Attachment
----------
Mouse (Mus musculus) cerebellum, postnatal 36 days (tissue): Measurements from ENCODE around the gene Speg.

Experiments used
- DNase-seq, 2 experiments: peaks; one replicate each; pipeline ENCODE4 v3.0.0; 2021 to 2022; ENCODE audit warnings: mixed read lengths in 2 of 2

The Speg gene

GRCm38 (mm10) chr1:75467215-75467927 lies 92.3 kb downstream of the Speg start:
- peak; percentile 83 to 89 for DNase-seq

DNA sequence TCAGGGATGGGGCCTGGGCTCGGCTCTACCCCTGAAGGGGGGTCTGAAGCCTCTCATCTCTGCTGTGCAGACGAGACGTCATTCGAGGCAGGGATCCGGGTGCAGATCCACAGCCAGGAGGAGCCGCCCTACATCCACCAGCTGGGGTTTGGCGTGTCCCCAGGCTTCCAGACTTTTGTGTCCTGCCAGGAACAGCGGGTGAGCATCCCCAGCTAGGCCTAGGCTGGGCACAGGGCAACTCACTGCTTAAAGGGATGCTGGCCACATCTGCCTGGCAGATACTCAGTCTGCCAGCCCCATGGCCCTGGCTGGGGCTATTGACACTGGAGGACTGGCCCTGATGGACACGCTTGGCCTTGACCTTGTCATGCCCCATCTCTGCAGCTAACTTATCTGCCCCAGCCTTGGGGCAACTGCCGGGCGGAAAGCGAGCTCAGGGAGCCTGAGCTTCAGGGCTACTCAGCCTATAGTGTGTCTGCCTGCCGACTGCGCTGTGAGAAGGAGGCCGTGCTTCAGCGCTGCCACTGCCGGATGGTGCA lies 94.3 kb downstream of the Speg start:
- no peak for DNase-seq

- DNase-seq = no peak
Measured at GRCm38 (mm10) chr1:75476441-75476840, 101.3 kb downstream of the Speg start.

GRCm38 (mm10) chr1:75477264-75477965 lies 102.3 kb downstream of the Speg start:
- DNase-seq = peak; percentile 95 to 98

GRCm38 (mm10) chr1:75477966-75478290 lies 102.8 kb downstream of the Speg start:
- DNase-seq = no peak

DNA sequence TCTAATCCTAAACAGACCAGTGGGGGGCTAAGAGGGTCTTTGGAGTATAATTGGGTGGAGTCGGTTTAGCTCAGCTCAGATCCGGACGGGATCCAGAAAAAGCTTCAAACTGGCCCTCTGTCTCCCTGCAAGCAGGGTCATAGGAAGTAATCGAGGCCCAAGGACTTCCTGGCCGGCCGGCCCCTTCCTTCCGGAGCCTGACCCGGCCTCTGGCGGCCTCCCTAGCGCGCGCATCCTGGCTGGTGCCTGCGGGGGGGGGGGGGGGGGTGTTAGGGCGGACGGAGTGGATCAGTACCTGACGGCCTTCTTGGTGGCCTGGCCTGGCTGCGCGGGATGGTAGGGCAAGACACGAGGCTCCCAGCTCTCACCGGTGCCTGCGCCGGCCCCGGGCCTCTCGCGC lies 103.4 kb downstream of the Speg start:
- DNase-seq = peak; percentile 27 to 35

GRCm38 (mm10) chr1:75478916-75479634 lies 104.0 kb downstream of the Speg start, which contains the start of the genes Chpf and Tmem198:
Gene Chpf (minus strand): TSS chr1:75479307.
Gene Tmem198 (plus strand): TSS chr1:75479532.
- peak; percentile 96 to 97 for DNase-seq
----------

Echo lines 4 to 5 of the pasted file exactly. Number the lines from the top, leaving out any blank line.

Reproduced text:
The Speg gene

GRCm38 (mm10) chr1:75467215-75467927 lies 92.3 kb downstream of the Speg start: